Climate crisis: Polar bears migrate from Alaska to Russia due to the heat

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Climate crisis: Polar bears migrate from Alaska to Russia due to the heat

The polar bear is the largest land-based carnivore on the planet. Primacy he shares with the Kodiak bear. It can exceed 450 kilograms in weight and touch over three meters in length. A species considered vulnerable, it survives in Greenland, Canada, Svalbard Islands, Alaska and Russia.

The extreme temperatures measured in Alaska between December 25 and 26 reached 19.4 degrees on Kodiak Island. Something that had never been seen before. Polar bears, starved for lack of prey and above all ice, are now migrating to new territories, moving from Alaska to Russia.

Guide Herman Ahsoak said to Telegraph: "At the end of the 1990s we had at least 127 in our territory. So much so that they even had a patrol dedicated to surveillance of villages and cities. When the ice started to disappear, we stopped seeing them so often.

like in the past. I think there is still a healthy population of bears but most of them have moved. " According to Russian researchers, the specimens arrived from Alaska are in good health, perhaps even larger in size. Some specimens of polar bears therefore arrived in Russia in the Chukchi Sea, or on the Wrangel Island.

The slow death of the Baltic Sea

In the Baltic there are 161 species of fish, mainly bony fish except three species of lampreys and two species of rays. The population of this sea is composed of both marine and freshwater species, the latter limited to less salty basins.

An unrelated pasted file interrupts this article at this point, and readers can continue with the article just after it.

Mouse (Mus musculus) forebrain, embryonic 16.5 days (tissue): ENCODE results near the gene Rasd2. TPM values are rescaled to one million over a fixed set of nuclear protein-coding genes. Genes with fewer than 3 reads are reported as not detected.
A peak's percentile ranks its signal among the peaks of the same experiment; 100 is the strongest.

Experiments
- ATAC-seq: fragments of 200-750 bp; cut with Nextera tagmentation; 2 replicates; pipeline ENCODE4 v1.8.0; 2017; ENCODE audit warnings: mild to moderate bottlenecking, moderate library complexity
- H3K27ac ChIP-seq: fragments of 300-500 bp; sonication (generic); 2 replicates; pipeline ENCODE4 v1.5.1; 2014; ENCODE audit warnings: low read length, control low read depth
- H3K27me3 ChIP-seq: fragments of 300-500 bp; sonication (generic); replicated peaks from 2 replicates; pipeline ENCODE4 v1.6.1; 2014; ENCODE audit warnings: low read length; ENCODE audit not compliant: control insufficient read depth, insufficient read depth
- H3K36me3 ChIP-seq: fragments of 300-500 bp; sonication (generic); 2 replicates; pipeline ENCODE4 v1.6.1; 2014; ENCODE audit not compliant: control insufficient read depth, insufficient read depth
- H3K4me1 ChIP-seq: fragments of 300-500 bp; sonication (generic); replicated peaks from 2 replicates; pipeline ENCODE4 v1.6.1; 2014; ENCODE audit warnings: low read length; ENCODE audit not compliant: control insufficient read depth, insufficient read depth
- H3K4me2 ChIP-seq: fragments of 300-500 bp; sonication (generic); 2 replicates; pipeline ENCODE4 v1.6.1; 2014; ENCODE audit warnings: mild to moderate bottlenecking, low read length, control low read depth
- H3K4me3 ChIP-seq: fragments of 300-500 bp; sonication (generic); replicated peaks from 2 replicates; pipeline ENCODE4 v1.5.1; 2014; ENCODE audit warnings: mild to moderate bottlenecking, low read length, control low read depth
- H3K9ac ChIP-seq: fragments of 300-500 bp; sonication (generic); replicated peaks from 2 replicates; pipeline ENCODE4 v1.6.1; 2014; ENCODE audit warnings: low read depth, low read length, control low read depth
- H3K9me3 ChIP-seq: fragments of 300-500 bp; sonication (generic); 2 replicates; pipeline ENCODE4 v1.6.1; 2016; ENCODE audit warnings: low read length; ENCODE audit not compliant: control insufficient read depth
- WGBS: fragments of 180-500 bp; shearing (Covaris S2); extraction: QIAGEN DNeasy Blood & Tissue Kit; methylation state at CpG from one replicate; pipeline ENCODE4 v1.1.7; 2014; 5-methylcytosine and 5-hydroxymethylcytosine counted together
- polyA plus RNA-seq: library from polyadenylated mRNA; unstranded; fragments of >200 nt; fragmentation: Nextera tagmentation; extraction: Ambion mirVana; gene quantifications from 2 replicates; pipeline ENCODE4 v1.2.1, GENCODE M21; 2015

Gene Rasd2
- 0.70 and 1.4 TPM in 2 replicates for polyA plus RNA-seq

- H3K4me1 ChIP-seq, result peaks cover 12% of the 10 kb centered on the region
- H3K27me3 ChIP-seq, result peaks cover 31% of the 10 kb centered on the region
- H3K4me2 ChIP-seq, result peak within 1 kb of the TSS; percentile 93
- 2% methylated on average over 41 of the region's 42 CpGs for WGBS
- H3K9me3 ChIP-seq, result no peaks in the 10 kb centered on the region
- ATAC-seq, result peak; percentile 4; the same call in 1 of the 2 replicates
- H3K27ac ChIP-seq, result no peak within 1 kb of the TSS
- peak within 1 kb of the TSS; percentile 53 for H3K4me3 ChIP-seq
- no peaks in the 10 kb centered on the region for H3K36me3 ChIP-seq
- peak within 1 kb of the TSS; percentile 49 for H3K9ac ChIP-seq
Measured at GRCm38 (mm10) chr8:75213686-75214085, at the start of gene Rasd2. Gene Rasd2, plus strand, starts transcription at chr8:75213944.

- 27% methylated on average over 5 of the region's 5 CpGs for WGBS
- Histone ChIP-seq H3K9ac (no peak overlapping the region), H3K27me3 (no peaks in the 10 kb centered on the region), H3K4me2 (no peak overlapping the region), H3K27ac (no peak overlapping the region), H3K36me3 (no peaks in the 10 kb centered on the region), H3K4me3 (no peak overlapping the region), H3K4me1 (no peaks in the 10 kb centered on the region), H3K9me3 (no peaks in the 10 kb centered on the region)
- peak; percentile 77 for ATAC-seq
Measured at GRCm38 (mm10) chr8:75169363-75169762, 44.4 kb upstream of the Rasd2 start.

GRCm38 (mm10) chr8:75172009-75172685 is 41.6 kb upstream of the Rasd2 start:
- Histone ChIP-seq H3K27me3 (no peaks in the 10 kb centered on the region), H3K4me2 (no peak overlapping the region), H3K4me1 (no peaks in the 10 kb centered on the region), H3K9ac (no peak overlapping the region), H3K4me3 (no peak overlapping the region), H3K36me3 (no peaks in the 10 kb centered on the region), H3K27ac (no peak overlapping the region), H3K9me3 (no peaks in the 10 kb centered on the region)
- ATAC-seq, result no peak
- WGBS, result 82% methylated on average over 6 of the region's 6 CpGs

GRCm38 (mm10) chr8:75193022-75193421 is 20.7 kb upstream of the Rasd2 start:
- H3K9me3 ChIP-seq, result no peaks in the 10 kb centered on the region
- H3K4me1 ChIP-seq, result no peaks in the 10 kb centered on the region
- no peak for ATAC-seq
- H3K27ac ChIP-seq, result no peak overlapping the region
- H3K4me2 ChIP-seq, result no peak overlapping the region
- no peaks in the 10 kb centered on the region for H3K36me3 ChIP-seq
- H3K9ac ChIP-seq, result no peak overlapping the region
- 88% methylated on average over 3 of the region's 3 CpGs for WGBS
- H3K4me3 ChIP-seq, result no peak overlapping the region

There are also some species introduced for fishing or accidentally. Only one fish species is endemic to the Baltic: the flatfish Platichthys solemdali, described in 2018. The Baltic Sea is an inland sea of ​​the North Atlantic Ocean and is located in northeastern Europe, surrounded by the Scandinàva Peninsula, the mainland of Central and Eastern Europe and the Danish Islands.

It flows into the Kattegat and the North Sea passing through the Danish islands in three straits, the Øresund, the Little Belt and the Great Belt. Five major rivers flow into it: the Oder, the Vistula, the Njemen, the Daugava (or Western Dvina) and the Neva.

The coasts also tend to freeze in winter, especially during particularly cold weather events. But today the Baltic Sea is slowly dying due to extreme temperatures and pollution. Over the years, while collecting fish samples for researchers, he has witnessed this climate change.

Salmon and cod, once abundant in the Baltic Sea, are becoming increasingly rare. Species are dying out not only due to overfishing, but also because their breeding grounds have shrunk. Scientists claim that, at depths greater than 80 meters, the Baltic Sea is already considered a dead zone, as the amount of oxygen is not enough for living organisms.

Juris Aigars, a researcher at the Latvian Institute of Aquatic Ecology, said about the pollution of the Baltic Sea: "It is worrying, also considering that at the moment no one is really doing anything serious to preserve it.

It is mainly thought about finding new ways to obtain some economic benefit. " Ivars Putnis, a researcher at the Bior Scientific Institute, said: “These large-scale water inflows were fairly regular in the last century, but in the last few decades they have all but disappeared and today there are only a few consistent water inflows.

Basically, these. Inflows of saltier, more oxygenated water from the North Sea allowed the ecosystem of the Baltic Sea to breathe. It is one of the factors why it is in such bad shape today. "